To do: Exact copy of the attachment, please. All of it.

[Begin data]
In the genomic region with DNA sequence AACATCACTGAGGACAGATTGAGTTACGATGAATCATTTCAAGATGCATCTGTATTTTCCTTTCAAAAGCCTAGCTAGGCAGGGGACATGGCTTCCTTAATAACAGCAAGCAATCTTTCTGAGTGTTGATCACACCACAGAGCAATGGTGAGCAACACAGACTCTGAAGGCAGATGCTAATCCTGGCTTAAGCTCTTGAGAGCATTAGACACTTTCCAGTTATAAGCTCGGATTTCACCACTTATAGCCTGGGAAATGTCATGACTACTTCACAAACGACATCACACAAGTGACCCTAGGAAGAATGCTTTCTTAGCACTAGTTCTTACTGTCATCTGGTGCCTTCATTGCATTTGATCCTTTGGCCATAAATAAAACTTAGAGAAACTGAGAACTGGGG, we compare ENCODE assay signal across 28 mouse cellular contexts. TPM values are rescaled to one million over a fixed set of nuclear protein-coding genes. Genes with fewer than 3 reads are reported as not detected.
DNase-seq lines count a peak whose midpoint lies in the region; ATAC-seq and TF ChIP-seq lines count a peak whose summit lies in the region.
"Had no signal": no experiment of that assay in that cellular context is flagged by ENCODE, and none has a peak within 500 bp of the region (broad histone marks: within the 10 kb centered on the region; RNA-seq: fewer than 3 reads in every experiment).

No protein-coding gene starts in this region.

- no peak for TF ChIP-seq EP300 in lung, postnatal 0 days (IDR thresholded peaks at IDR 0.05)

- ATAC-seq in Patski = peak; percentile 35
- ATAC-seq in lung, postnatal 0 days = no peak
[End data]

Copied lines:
In the genomic region with DNA sequence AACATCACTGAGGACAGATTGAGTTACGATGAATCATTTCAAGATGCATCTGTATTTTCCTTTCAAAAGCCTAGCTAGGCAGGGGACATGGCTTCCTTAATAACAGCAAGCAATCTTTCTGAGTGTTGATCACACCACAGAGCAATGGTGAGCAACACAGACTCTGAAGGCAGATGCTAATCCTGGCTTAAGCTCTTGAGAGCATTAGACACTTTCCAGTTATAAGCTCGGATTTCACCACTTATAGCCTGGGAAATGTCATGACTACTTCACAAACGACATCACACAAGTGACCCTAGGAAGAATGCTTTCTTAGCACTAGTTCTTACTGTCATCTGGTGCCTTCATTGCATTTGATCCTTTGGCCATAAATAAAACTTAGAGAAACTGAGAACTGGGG, we compare ENCODE assay signal across 28 mouse cellular contexts. TPM values are rescaled to one million over a fixed set of nuclear protein-coding genes. Genes with fewer than 3 reads are reported as not detected.
DNase-seq lines count a peak whose midpoint lies in the region; ATAC-seq and TF ChIP-seq lines count a peak whose summit lies in the region.
"Had no signal": no experiment of that assay in that cellular context is flagged by ENCODE, and none has a peak within 500 bp of the region (broad histone marks: within the 10 kb centered on the region; RNA-seq: fewer than 3 reads in every experiment).

No protein-coding gene starts in this region.

- no peak for TF ChIP-seq EP300 in lung, postnatal 0 days (IDR thresholded peaks at IDR 0.05)

- ATAC-seq in Patski = peak; percentile 35
- ATAC-seq in lung, postnatal 0 days = no peak